New Liberian President

With plans to initiate a “fundamental break” and to stabilize Liberia under her belt, the newly elected President Ellen Johnson-Sirleaf was sworn into office on Monday (Jan.16) making her the first African female head of state.

Surrounded by supporting Liberians and foreign representatives, including first lady Laura Bush and Secretary of State Condoleezza Rice, President Johnson-Sirleaf promised to unite the West African country which has been stricken with coups and war for a quarter of a century.

“We recognize this change is not a change for change’s sake, but a fundamental break with the past, therefore requiring that we take bold and decisive steps to address the problems that have for decades stunted our progress,” she said, according to the Washington Post.

Johnson-Sirleaf’s plans for Liberia over the next six years  include ending corruption and war in order to promote foreign donations, which she says is needed to redevelop Liberia. This also involves maintaining a governance and economic management program (GEMAP), which will oversee state spending. “We will accept and enforce the terms of GEMAP,” Sirleaf said. “We will ensure competence and integrity in the management of our resource.”

According to the Washington Post, U.N. Secretary General Kofi Annan congratulated the 67-year-old Harvard graduate saying she had a “historic mandate to lead the nation toward a future of lasting peace and stability.” Liberia, being the oldest African republic, was founded by freed slaves in 1847.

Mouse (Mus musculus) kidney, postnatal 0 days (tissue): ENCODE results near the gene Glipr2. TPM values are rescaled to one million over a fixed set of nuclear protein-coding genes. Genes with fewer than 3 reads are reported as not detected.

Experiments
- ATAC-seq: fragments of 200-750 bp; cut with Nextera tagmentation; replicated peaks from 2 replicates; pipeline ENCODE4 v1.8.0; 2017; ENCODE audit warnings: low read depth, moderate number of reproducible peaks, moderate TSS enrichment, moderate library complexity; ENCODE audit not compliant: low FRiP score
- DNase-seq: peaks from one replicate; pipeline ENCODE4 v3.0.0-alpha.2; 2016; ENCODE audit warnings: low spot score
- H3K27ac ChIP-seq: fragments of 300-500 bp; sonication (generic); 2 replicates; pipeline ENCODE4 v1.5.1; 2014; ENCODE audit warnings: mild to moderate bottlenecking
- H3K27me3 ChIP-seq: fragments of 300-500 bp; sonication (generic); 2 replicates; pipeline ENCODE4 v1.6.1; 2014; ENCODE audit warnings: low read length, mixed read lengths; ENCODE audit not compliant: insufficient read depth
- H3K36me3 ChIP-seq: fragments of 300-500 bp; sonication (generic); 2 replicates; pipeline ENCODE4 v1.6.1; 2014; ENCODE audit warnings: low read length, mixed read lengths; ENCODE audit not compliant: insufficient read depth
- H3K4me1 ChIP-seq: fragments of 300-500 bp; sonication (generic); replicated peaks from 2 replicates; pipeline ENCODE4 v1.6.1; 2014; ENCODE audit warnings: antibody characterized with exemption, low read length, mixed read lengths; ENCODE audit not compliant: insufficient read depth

War erupted after Charles Taylor led a rebellion against Samuel K. Doe. Taylor became president in 1997, however after being suspected of initiating war crimes during the country’s civil war, he was exiled to Nigeria.

Johnson-Sirleaf was reported as a supporter of Taylor during his invasion in 1989, a decision from her past that still incites controversy till this day. Johnson-Sirleaf was also imprisoned during a 1980’s coup led be Samuel K. Doe, who ordered that all cabinet ministers be executed. She fled into exile and later returned as an economist.

“Let us begin anew,” said Sirleaf, “moving forward into a future that is filled with hope and promise.” Her words reassure change and peace for a country that has seen much internal strife.